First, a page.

I knew it was going to be an interesting ride with Rodney McGilvary nearly 16 years ago when I showed up at the scene of a police standoff.
I'd been hired as a crime reporter at the Sun Herald a few weeks earlier, but I knew Rodney by name. He was a major, a higher rank than most police officers ever attain, with the Biloxi Police Department.
Police had received a call about a hostage situation and some homes had been evacuated.
On that hot July morning, there he was on Randall Drive in a brightly colored shirt with a Hawaiian design. It was his day off. He walked over to meet me. He briefed me on the situation, told me to stay put where I was and said he'd keep me posted.
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I watched and sweated and waited. The Biloxi bomb squad set up a small robot near my end of the street. The robot quietly rolled up to the house and its camera began to show police whatever could be seen. Rodney told me the robot could get close enough to the house for its camera to show police things they may not see otherwise.
I later learned the man was holding a teenager hostage. The teen had been handcuffed to a shower head in a bathroom. Police used a neighbor's land-based phone line to negotiate with the man, who surrendered after a nine-hour standoff.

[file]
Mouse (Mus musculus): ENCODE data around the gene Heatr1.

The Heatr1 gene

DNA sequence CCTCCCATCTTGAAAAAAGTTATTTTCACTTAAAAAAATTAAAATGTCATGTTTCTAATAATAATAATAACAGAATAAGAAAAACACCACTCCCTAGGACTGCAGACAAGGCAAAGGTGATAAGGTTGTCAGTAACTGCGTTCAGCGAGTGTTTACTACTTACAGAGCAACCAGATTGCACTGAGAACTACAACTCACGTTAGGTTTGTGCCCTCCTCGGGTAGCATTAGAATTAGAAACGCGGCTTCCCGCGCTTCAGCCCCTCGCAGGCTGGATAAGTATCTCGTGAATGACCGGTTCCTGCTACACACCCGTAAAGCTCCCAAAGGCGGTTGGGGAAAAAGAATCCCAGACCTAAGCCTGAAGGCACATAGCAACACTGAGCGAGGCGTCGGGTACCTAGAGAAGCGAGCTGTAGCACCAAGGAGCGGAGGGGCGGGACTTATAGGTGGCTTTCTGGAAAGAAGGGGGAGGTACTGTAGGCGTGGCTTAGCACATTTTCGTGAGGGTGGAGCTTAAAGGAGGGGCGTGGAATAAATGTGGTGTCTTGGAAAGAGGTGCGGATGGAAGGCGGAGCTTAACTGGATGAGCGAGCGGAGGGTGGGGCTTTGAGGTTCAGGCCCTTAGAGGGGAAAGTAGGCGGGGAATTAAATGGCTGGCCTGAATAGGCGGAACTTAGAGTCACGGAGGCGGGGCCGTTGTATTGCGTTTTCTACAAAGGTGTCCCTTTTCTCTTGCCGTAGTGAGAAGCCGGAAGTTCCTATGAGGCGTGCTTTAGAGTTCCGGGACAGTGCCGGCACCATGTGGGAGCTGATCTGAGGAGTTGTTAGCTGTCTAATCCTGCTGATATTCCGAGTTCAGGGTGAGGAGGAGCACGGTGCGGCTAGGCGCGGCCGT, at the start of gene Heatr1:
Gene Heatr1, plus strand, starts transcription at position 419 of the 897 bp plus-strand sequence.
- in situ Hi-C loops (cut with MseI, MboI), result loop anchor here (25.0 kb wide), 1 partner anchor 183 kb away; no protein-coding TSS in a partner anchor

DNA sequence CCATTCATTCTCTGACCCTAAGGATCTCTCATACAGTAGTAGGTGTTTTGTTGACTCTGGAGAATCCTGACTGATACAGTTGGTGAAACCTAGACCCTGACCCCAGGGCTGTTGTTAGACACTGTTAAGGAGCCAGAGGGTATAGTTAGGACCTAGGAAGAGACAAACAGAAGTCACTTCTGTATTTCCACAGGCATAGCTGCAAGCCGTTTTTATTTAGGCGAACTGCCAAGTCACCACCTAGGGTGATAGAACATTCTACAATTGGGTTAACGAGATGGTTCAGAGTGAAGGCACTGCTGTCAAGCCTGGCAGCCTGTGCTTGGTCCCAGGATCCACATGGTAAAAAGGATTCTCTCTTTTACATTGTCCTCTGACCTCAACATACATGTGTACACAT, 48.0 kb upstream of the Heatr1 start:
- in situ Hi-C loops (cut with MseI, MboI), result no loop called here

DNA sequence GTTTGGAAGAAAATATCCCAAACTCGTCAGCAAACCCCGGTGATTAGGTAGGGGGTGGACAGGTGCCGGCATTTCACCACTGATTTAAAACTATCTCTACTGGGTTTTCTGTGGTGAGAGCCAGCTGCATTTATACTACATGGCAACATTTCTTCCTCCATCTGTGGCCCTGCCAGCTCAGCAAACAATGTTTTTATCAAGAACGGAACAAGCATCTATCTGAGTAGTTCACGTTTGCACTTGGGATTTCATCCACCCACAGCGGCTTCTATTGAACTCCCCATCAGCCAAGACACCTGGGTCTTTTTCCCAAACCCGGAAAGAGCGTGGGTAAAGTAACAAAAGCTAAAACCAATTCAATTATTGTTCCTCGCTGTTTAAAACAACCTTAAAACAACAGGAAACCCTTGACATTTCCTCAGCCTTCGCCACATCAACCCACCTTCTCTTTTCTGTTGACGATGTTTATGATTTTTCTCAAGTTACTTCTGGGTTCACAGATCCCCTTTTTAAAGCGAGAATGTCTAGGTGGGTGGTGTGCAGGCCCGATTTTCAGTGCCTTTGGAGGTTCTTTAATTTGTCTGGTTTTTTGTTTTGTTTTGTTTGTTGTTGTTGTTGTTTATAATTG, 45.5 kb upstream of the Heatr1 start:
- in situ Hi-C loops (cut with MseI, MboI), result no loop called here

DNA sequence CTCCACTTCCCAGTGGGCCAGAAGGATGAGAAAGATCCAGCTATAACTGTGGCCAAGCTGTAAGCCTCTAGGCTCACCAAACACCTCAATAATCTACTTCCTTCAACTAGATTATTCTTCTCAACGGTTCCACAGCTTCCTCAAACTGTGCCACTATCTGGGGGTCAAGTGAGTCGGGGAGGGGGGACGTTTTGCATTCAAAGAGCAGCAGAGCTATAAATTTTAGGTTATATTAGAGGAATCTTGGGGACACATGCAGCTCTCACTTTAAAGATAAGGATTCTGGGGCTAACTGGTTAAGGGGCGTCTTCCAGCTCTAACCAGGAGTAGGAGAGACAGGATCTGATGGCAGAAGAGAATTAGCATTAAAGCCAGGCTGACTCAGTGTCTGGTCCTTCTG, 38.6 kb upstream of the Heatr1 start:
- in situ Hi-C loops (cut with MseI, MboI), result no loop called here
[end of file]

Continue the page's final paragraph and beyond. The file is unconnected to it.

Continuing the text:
It was in July 2001, and it was my first “big” crime story for the Sun Herald. Rodney was named assistant police chief four months later when Bruce Dunagan became chief.
And it was my first of many experiences working with Rodney. Sometimes he'd return calls I'd made to the chief's office. Sometimes I'd call him as my first source of information on breaking news.
He was my first call when we heard a 60-foot section of the Popp's Ferry Bridge had collapsed in March 2009. It had been struck by a tug boat's barges. Rodney kept giving me updated information. He also lined me up an interview with the bridge tender after her rescue.
I often heard from Rodney when the Biloxi Mullet Brigade, a group of volunteers, was frying fish for a special occasion. Most often, the occasion was a fundraiser for Special Olympics or the related Law Enforcement Torch Run. He's passionate about Special Olympics and what it means to the participants.
Rodney has said he found his niche when worked as a reserve officer before he became a patrol officer in 1976.
That he did. He worked his way up the ranks and became the city's longest-serving police officer. He's retiring after 40 years.
Police Chief John Miller recently said of Rodney, “If you gave him a task, he would complete it.”
As a reporter, if I asked Rodney to check on something for me, he did. Without fail.
So I salute you, Rodney. It's been a good ride working with you. Enjoy retirement.